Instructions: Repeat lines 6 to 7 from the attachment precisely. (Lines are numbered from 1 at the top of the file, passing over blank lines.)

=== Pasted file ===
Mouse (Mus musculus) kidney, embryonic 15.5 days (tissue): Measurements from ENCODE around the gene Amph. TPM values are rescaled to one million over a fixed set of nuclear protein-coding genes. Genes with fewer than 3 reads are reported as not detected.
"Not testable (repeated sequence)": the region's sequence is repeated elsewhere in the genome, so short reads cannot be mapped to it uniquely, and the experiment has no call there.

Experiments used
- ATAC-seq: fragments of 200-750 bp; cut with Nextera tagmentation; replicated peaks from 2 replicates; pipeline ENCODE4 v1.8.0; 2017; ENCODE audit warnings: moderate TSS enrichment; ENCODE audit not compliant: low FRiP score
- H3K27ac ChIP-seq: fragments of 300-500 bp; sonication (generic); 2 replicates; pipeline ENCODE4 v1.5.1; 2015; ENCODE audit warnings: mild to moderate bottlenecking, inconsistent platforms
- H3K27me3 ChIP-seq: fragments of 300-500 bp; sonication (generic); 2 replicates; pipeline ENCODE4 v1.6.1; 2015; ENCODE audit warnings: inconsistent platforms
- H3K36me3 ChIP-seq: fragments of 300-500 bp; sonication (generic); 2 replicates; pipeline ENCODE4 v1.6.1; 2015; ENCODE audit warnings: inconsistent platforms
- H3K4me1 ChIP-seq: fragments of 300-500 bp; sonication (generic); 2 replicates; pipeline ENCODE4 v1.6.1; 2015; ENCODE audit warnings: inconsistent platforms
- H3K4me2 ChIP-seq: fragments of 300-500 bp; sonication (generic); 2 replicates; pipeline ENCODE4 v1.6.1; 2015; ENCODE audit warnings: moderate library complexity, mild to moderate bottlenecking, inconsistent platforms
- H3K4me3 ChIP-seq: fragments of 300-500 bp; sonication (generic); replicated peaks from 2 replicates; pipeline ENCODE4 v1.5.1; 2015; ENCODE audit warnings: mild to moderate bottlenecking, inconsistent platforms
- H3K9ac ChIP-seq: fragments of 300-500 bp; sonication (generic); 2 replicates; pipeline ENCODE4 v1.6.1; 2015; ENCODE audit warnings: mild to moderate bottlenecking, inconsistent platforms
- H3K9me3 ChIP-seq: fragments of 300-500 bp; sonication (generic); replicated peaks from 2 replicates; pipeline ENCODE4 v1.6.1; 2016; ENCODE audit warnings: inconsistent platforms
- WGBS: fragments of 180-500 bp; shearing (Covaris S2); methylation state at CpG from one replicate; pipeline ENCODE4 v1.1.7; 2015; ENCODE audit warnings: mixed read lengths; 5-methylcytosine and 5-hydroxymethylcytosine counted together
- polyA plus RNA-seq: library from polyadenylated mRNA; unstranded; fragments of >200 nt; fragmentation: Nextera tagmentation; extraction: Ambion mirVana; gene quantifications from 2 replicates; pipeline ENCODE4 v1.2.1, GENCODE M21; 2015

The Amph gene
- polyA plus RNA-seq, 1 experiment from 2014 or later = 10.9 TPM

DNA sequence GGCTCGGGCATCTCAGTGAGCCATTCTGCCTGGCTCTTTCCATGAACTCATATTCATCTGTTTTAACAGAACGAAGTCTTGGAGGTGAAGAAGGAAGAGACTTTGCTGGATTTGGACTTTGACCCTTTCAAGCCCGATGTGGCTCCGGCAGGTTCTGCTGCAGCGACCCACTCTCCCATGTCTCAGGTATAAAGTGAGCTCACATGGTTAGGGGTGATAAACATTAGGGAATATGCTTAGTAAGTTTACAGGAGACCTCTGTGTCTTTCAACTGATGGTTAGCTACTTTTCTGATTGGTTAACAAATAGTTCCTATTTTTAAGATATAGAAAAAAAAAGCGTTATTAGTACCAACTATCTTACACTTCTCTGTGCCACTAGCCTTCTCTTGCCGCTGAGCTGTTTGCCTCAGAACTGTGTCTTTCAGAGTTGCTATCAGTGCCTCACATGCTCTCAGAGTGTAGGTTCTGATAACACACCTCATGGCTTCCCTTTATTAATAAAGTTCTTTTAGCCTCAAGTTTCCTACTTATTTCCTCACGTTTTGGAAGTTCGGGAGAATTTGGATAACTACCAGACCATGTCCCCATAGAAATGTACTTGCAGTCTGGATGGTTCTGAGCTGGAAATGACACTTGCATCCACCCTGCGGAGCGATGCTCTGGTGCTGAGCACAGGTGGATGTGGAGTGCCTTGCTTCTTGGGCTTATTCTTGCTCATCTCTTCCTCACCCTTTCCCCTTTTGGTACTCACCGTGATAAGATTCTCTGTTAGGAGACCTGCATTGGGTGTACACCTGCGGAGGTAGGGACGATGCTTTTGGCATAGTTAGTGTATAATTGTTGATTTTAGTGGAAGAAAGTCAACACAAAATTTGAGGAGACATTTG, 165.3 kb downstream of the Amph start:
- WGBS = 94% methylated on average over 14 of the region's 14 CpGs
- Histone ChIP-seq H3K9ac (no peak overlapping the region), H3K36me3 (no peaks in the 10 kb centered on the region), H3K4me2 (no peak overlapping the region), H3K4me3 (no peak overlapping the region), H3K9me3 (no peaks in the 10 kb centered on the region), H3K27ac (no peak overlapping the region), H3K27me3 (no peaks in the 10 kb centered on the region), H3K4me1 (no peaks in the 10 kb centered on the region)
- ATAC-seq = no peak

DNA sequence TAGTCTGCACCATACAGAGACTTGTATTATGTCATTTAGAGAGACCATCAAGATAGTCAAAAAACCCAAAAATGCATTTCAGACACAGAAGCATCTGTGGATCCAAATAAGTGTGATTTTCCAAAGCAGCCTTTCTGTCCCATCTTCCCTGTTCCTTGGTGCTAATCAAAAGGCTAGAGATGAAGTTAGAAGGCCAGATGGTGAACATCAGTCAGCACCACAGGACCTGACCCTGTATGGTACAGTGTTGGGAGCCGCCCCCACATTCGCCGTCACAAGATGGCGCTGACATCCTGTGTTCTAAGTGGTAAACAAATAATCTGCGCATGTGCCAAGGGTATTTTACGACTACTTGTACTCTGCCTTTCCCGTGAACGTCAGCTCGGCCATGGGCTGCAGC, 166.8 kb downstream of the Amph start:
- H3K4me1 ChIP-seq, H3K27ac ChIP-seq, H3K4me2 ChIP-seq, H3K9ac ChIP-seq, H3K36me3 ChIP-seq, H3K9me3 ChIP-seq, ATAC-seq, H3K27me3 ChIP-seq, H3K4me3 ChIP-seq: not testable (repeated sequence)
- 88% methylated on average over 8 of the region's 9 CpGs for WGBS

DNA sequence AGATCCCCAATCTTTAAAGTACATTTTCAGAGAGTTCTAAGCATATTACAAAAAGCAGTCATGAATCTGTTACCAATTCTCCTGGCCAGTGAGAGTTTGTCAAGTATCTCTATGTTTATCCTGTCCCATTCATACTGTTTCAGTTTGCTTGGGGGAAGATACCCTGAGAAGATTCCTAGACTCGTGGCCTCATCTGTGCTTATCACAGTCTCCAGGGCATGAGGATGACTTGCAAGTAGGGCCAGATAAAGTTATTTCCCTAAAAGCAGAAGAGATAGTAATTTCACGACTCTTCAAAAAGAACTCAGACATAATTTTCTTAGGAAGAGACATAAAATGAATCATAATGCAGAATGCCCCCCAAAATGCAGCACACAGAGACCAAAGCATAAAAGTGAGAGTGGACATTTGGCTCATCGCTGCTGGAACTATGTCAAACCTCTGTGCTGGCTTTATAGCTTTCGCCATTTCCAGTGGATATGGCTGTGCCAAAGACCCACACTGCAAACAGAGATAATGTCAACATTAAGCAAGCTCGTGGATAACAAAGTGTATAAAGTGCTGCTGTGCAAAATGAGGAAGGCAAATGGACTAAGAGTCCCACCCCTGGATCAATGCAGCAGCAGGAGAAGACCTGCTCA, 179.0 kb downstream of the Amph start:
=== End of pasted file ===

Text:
- H3K27me3 ChIP-seq: fragments of 300-500 bp; sonication (generic); 2 replicates; pipeline ENCODE4 v1.6.1; 2015; ENCODE audit warnings: inconsistent platforms
- H3K36me3 ChIP-seq: fragments of 300-500 bp; sonication (generic); 2 replicates; pipeline ENCODE4 v1.6.1; 2015; ENCODE audit warnings: inconsistent platforms